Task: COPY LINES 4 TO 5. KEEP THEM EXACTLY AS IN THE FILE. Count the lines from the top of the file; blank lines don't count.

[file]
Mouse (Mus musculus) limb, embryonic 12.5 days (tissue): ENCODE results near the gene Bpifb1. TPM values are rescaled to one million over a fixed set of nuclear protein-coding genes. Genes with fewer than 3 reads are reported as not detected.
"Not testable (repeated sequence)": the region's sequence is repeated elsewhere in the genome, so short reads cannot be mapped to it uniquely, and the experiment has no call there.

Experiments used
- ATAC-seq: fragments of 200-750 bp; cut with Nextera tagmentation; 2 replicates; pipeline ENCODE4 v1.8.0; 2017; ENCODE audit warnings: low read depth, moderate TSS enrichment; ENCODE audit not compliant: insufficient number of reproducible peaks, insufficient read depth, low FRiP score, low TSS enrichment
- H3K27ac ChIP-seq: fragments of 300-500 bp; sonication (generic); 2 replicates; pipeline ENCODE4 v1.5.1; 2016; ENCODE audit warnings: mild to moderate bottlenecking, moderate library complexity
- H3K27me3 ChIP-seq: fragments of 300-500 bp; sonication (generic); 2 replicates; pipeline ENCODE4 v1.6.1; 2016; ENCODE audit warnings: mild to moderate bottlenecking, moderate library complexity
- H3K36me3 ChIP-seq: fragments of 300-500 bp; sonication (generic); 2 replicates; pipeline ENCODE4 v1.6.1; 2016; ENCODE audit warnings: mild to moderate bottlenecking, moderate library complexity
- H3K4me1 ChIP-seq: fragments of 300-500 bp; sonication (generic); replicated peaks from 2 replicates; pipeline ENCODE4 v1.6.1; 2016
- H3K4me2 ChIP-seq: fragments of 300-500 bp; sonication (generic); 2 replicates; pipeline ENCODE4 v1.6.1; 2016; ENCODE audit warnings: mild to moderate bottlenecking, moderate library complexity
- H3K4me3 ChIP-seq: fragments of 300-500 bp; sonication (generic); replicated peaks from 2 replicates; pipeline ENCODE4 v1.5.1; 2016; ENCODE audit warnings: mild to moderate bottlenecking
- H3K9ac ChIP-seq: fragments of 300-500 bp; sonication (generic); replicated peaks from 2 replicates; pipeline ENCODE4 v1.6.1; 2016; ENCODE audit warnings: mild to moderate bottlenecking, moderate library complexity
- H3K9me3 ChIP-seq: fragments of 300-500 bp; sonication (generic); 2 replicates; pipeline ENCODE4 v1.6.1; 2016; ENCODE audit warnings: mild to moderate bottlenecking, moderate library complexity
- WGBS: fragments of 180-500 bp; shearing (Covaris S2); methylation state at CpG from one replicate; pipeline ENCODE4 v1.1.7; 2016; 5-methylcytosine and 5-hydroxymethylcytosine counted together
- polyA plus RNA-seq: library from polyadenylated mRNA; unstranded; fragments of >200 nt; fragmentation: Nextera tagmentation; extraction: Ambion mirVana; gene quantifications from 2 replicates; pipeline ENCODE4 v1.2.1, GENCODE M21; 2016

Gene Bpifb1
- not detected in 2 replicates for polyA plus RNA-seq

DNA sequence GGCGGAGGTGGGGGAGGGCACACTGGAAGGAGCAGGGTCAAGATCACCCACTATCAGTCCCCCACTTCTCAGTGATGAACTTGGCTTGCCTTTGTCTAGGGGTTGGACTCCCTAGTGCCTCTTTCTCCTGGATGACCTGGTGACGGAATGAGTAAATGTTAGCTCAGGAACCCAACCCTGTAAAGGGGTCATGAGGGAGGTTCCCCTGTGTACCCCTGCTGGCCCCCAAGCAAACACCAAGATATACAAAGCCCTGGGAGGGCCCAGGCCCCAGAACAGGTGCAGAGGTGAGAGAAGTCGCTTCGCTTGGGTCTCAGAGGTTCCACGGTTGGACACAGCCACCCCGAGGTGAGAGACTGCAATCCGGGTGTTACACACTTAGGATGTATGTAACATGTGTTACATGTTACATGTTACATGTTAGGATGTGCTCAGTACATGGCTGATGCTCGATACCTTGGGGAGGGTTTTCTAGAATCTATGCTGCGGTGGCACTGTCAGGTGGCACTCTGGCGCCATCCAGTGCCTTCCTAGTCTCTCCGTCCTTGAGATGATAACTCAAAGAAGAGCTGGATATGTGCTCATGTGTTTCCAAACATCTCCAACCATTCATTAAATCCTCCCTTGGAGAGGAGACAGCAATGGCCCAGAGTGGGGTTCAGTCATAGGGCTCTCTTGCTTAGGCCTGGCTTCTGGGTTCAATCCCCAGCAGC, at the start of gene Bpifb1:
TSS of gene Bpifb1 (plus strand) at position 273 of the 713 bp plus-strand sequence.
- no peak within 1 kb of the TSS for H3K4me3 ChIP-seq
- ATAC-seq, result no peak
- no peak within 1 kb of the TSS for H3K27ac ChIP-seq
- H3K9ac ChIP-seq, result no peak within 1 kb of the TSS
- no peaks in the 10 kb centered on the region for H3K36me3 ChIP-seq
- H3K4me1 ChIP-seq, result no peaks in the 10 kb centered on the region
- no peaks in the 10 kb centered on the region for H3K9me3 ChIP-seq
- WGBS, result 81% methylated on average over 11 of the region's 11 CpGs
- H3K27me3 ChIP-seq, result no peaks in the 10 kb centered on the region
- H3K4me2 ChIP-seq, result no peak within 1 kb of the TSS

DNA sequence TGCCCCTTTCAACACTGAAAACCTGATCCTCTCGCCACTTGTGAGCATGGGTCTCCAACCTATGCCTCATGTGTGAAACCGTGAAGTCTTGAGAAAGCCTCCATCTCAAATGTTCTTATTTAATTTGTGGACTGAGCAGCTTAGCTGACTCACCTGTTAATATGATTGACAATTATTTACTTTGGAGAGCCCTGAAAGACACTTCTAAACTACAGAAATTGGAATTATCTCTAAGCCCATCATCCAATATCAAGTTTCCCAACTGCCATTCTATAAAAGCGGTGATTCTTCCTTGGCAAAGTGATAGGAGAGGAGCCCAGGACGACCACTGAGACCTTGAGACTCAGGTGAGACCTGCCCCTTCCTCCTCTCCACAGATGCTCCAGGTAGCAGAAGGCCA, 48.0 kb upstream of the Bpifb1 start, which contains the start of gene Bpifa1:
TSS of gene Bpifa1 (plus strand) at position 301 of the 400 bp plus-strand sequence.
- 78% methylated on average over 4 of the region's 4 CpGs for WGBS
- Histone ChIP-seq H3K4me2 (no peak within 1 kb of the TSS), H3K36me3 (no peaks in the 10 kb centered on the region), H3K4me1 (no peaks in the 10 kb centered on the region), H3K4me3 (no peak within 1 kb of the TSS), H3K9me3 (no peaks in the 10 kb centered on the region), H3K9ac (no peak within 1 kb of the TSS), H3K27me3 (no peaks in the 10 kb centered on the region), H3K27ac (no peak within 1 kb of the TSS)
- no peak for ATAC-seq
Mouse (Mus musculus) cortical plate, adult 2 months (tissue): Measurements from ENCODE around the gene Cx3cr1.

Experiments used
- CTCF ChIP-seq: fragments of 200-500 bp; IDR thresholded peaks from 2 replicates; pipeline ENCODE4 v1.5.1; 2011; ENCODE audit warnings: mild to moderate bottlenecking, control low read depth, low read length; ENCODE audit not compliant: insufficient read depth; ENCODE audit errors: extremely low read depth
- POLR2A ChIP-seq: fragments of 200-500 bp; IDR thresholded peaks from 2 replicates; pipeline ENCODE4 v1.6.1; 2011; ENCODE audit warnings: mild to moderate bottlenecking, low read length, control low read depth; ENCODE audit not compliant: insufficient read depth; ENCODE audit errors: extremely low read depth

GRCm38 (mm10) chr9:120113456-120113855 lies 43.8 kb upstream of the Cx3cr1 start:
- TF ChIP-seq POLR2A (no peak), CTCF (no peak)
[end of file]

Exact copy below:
- ATAC-seq: fragments of 200-750 bp; cut with Nextera tagmentation; 2 replicates; pipeline ENCODE4 v1.8.0; 2017; ENCODE audit warnings: low read depth, moderate TSS enrichment; ENCODE audit not compliant: insufficient number of reproducible peaks, insufficient read depth, low FRiP score, low TSS enrichment
- H3K27ac ChIP-seq: fragments of 300-500 bp; sonication (generic); 2 replicates; pipeline ENCODE4 v1.5.1; 2016; ENCODE audit warnings: mild to moderate bottlenecking, moderate library complexity